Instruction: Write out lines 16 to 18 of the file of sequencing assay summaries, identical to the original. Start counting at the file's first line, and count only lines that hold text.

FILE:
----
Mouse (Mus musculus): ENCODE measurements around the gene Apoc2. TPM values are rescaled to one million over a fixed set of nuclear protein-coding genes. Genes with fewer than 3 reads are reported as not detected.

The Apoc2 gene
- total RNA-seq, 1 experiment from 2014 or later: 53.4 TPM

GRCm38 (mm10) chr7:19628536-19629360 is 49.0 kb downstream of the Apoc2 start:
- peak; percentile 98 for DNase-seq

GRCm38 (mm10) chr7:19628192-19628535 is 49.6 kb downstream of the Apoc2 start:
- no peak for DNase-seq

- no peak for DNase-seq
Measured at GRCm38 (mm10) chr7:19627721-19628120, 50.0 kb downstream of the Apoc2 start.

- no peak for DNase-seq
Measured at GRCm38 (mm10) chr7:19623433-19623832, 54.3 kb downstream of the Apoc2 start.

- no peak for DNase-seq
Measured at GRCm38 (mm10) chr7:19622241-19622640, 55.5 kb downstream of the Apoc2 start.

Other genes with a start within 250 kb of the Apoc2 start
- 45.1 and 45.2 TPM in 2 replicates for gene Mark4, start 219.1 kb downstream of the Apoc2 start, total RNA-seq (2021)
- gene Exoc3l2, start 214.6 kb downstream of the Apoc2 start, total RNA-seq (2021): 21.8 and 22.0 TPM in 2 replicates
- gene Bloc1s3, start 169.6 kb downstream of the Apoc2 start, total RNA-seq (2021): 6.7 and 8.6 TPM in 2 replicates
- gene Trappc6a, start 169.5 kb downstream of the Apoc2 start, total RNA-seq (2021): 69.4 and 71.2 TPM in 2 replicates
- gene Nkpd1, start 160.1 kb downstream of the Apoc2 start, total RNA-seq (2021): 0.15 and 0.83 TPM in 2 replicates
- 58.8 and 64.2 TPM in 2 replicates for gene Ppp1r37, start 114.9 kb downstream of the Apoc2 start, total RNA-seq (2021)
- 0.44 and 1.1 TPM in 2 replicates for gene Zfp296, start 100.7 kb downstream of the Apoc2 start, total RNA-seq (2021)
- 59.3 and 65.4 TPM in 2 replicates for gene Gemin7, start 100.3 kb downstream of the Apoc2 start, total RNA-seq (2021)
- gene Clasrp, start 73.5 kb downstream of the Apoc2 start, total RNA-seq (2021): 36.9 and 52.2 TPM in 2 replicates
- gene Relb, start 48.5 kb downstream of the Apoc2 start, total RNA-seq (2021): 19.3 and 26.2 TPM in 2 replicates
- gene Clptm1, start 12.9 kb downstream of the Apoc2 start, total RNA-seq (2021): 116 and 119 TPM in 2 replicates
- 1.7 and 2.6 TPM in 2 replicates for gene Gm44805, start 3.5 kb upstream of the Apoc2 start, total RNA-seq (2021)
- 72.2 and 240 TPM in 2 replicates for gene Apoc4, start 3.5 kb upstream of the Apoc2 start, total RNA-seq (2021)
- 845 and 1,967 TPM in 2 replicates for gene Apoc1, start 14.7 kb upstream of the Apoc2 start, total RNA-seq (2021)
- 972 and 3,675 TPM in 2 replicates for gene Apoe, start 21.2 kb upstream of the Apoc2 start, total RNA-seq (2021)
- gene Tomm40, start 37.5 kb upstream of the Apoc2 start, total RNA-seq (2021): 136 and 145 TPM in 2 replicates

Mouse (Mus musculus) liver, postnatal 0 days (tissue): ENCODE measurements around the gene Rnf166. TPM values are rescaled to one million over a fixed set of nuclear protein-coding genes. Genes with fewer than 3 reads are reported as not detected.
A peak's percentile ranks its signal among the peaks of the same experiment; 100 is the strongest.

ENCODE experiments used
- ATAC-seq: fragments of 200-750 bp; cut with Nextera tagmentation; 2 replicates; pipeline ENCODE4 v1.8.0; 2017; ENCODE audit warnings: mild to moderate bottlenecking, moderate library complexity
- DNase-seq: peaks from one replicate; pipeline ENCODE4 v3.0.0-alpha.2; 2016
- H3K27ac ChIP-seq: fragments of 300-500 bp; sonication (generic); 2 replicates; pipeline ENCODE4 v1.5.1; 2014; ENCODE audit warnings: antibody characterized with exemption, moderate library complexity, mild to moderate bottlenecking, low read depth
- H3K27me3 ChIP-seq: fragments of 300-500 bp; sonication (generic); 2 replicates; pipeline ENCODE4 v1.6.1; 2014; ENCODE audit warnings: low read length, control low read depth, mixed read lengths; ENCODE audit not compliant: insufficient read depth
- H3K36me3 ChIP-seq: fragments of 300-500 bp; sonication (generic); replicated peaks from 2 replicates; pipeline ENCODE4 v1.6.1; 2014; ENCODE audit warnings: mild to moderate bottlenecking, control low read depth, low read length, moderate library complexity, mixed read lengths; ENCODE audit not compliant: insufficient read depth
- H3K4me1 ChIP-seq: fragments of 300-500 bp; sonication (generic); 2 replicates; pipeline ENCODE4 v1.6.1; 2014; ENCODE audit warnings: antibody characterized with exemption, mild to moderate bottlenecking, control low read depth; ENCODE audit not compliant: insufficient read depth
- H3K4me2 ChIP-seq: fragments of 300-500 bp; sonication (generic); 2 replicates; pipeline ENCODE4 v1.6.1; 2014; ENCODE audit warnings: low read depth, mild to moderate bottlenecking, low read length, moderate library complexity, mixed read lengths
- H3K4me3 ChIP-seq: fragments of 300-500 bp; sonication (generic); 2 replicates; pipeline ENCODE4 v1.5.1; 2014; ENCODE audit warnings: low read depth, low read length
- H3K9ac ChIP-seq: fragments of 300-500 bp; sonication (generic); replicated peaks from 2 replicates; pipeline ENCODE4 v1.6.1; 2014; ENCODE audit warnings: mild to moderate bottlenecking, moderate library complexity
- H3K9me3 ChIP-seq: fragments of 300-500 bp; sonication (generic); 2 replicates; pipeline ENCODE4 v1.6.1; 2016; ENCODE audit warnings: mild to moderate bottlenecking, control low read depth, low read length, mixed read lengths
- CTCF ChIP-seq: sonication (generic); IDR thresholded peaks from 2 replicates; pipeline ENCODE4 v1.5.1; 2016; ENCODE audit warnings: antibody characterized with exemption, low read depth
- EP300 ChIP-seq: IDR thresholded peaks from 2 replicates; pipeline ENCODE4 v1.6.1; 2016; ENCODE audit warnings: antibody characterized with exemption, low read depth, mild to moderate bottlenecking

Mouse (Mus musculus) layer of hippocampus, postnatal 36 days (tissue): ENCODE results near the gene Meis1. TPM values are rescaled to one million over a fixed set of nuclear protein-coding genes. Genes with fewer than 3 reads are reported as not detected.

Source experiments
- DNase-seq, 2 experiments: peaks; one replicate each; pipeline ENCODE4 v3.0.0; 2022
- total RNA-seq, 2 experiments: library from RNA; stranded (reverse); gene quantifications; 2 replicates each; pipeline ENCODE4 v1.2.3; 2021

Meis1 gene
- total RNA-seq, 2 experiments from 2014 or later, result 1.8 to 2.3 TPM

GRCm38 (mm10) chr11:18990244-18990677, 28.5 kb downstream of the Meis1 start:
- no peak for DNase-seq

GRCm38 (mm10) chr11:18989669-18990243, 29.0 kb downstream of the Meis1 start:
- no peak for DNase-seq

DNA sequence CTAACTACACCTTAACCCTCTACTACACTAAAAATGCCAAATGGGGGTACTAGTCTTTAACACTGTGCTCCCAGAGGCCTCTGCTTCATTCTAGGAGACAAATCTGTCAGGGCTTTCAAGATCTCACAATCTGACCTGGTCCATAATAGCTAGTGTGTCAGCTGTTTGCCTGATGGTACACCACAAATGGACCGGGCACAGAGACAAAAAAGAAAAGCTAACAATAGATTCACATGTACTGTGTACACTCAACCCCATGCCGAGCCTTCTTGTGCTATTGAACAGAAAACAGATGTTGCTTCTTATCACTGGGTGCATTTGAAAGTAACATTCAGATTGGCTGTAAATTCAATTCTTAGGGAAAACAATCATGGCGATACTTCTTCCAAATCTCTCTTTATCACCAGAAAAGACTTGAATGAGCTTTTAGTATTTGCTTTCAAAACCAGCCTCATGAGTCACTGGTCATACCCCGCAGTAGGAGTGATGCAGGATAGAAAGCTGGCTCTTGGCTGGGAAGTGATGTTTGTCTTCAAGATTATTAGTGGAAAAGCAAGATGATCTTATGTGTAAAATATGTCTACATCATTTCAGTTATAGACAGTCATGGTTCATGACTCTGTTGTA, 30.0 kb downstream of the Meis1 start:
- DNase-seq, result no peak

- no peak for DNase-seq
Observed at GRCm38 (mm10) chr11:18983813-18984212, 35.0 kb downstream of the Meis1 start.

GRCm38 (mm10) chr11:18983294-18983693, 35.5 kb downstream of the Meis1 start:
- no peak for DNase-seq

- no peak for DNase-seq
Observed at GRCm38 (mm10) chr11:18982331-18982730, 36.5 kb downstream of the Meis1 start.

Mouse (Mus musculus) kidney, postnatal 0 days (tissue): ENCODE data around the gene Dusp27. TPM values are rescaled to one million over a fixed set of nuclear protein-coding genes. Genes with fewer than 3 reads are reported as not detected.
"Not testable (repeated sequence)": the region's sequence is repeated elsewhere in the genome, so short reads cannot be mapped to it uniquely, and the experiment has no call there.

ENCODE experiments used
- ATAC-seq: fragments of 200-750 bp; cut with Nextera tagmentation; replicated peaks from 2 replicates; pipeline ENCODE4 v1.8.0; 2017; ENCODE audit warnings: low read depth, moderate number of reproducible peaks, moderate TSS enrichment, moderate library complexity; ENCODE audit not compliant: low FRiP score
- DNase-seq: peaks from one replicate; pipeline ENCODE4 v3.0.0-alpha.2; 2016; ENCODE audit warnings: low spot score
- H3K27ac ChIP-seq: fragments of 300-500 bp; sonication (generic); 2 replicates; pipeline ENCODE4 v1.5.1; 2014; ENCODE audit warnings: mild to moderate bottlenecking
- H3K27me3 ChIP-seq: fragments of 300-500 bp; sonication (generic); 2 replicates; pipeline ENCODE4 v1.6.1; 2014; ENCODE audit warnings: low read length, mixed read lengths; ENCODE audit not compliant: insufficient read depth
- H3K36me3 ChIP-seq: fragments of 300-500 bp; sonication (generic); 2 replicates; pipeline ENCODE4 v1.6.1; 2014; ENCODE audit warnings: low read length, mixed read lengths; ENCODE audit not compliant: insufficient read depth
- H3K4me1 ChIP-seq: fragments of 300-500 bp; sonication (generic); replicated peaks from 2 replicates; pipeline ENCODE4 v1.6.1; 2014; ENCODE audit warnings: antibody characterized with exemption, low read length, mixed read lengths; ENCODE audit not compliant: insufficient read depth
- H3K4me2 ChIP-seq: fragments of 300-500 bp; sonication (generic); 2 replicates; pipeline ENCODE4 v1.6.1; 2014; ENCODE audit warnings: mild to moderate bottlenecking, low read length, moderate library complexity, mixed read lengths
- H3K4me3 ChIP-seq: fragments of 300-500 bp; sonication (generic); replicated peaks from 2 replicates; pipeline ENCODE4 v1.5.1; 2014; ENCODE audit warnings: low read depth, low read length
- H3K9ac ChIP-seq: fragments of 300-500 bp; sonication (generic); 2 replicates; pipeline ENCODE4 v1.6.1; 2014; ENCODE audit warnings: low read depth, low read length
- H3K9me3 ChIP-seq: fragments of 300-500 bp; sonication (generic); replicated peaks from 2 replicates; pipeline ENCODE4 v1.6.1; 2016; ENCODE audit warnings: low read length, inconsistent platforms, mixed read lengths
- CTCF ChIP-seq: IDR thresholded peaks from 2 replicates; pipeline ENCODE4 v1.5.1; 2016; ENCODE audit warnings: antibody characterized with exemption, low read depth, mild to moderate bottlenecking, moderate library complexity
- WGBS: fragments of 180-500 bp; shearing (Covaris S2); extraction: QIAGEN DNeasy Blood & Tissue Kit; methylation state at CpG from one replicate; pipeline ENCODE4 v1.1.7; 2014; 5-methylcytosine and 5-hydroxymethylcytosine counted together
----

- gene Exoc3l2, start 214.6 kb downstream of the Apoc2 start, total RNA-seq (2021): 21.8 and 22.0 TPM in 2 replicates
- gene Bloc1s3, start 169.6 kb downstream of the Apoc2 start, total RNA-seq (2021): 6.7 and 8.6 TPM in 2 replicates
- gene Trappc6a, start 169.5 kb downstream of the Apoc2 start, total RNA-seq (2021): 69.4 and 71.2 TPM in 2 replicates